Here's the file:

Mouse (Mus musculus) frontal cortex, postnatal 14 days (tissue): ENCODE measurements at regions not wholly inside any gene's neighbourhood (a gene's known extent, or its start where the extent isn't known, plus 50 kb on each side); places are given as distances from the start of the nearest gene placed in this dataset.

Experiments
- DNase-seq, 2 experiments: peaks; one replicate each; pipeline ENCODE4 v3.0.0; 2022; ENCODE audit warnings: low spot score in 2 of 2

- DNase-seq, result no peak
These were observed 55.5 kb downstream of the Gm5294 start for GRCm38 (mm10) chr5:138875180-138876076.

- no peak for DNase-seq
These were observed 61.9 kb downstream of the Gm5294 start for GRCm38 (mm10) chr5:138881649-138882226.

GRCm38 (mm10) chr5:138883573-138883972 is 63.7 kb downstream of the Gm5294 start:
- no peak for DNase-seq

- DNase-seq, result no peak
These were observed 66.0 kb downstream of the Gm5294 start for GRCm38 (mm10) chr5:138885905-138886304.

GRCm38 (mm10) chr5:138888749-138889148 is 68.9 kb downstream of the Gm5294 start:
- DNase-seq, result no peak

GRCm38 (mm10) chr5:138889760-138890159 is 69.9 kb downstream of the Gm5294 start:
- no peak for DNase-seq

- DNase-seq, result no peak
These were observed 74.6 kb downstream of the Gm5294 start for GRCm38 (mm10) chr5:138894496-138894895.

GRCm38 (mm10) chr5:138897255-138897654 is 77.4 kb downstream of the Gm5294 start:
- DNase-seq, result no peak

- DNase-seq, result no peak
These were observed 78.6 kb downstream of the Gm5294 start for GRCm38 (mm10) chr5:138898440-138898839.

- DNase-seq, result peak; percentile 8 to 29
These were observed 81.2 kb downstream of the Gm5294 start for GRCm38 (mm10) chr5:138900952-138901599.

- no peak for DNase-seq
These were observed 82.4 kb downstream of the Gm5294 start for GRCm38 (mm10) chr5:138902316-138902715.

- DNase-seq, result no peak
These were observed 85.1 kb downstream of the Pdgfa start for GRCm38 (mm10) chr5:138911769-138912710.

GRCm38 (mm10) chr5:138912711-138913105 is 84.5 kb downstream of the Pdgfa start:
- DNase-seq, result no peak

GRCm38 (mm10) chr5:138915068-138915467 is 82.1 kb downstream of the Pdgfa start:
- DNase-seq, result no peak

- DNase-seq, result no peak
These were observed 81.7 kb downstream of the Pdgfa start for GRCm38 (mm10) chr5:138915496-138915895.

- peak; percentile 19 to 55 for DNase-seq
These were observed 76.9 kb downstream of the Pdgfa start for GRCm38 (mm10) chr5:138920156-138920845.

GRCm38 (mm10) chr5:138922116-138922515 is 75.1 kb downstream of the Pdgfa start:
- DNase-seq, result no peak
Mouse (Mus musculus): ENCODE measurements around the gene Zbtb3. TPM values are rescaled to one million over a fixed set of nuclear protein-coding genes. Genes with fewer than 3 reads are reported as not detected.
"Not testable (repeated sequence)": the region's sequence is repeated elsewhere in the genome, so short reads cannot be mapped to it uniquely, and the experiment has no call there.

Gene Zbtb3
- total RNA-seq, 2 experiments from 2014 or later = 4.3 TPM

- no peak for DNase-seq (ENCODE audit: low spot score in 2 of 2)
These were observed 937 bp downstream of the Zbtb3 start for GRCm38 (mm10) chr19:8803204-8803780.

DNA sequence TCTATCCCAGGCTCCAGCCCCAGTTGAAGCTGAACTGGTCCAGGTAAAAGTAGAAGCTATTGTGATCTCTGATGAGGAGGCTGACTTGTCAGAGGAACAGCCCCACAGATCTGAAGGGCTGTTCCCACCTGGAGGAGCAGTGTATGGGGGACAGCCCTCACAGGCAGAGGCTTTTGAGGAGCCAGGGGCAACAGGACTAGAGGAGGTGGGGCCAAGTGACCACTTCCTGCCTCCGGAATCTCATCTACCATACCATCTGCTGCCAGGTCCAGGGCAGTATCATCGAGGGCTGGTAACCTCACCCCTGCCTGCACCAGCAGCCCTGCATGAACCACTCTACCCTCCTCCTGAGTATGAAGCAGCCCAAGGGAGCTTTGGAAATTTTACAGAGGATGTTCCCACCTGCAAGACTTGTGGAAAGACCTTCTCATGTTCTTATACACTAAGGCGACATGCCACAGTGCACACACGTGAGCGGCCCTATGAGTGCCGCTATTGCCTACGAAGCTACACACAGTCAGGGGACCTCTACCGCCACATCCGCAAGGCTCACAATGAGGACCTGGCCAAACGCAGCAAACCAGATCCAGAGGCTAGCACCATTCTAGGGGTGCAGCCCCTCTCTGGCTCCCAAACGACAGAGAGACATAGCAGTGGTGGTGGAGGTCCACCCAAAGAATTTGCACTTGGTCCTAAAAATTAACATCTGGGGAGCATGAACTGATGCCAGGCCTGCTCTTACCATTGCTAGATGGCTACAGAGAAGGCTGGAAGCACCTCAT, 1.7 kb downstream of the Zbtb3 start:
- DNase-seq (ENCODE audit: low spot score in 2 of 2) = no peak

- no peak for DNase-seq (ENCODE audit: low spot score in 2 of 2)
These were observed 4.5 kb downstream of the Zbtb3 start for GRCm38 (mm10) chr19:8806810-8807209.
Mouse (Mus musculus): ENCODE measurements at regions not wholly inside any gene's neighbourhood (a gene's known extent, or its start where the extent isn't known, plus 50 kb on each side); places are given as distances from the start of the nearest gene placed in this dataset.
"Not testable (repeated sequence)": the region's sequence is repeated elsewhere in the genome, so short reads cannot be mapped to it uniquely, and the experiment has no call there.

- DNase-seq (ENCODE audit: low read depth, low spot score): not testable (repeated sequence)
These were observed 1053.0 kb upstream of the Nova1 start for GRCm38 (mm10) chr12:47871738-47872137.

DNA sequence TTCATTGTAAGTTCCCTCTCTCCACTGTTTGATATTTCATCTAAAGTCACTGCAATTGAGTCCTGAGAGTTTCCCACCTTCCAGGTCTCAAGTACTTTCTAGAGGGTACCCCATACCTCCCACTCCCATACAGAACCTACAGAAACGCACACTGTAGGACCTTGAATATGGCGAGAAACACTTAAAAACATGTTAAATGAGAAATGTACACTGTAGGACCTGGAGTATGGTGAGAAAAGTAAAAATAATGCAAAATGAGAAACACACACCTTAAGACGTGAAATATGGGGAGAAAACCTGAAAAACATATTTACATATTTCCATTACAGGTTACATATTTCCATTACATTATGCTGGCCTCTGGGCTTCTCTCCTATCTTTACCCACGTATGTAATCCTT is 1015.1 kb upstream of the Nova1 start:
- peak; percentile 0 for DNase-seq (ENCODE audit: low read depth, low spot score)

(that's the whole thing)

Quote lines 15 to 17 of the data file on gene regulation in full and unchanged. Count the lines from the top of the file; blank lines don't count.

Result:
- no peak for DNase-seq

- DNase-seq, result no peak
These were observed 74.6 kb downstream of the Gm5294 start for GRCm38 (mm10) chr5:138894496-138894895.